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Catch-22 began life as "Catch-18," a short, 10-page piece included in the April 1955 issue of New World Writing. (Wikimedia Commons)

Catch-22 At Fifty

Writer Joseph Heller drew on his own wartime experience for his 1961 masterpiece

airspacemag.com

Fifty years ago today, Simon & Schuster published Joseph Heller’s masterpiece, Catch-22. The novel follows the exploits of Yossarian, a B-25 bombardier during World War 2 — just as the author was with the 340th Bombardment Group, 488th Bomb Squadron.

In a new biography titled Just One Catch, Tracy Daugherty writes that during Heller’s training in Victorville, California, he learned that “The bombardier was always the hero or the goat. The success or failure of each mission depended on his timing and accuracy. He also learned that the average life expectancy of a bombardier in heavy combat was three minutes.”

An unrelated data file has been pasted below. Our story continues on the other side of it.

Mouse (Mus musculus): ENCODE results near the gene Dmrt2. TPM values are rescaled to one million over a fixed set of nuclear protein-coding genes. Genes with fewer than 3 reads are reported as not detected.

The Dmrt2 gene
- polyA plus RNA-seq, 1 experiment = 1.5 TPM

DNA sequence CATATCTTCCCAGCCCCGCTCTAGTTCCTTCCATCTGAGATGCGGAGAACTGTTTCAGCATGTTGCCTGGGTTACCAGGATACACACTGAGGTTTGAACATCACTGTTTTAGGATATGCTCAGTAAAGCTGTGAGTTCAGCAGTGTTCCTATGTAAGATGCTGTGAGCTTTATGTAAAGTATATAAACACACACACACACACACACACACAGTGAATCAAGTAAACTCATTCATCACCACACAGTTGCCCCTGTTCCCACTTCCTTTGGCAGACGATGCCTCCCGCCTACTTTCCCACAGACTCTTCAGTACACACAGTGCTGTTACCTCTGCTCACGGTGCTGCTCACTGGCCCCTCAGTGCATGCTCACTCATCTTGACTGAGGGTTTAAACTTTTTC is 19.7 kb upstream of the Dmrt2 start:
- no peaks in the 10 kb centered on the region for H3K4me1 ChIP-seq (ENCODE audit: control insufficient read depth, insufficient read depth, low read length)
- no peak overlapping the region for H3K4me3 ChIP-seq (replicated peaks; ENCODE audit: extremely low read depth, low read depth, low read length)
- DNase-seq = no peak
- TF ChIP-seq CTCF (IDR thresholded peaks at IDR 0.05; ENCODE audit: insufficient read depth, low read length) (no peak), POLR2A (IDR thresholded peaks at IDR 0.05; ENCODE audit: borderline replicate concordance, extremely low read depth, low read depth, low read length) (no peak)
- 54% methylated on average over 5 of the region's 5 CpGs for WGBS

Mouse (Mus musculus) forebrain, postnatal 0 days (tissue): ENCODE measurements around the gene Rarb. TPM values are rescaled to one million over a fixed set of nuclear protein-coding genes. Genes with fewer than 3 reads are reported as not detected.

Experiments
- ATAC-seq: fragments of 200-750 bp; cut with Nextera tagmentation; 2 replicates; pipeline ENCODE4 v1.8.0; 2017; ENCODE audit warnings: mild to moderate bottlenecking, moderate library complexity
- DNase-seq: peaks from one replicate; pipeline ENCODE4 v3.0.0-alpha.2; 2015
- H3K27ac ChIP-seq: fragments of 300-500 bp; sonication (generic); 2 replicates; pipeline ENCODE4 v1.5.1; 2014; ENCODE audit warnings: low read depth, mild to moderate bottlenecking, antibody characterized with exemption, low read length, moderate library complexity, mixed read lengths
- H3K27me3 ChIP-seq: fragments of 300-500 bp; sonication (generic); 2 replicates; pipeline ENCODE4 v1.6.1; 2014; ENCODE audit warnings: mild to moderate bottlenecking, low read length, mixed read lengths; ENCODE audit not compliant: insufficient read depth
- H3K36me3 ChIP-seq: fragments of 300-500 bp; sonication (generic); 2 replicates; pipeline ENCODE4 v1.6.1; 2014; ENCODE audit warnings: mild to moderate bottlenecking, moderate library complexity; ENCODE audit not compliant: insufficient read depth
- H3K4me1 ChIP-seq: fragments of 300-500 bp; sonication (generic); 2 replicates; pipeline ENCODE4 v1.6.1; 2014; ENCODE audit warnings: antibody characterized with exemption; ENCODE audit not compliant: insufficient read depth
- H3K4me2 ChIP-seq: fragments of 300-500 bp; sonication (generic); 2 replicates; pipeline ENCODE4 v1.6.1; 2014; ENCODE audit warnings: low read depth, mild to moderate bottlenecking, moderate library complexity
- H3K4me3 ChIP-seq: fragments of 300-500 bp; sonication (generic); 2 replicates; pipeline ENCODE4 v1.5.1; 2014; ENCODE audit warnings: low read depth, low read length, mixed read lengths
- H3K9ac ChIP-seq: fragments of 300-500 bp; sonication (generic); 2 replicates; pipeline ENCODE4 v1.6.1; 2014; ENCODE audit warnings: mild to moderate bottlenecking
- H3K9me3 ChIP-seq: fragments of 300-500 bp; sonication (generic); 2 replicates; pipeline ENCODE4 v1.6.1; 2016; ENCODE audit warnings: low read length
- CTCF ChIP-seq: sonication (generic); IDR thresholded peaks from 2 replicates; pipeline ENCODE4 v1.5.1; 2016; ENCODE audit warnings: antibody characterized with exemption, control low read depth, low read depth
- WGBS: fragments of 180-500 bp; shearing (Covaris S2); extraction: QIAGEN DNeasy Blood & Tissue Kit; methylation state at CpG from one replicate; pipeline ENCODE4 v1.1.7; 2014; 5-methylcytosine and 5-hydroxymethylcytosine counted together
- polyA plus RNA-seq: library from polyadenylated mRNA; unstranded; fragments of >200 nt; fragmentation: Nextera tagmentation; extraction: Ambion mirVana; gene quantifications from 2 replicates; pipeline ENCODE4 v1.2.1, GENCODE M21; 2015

Heller in 1944. Joseph Heller Papers, Hollings Special Collections Library, University of South Carolina.

Since bombardiers were occasionally asked to navigate, Heller had to practice that skill as well—something he never mastered. Daugherty writes: “Once, he lost Georgia. Another time, electrical storms interfered with his radio compass. He didn’t know where he was. He pointed to the bank of a river below and told his pilot to turn left—he was sure he’d find a familiar landmark on the river’s opposite bank: a small farm, automobile headlights on a backcountry road. It turned out that the river he’d spotted was really the shore of the Atlantic, and he had pointed his crew toward Africa. Clouds yawed ahead. Finally, the pilot took over, patching together various radio signals to get them back to base with just enough fuel to land.”

Heller would fly 60 missions before shipping home in January 1945.

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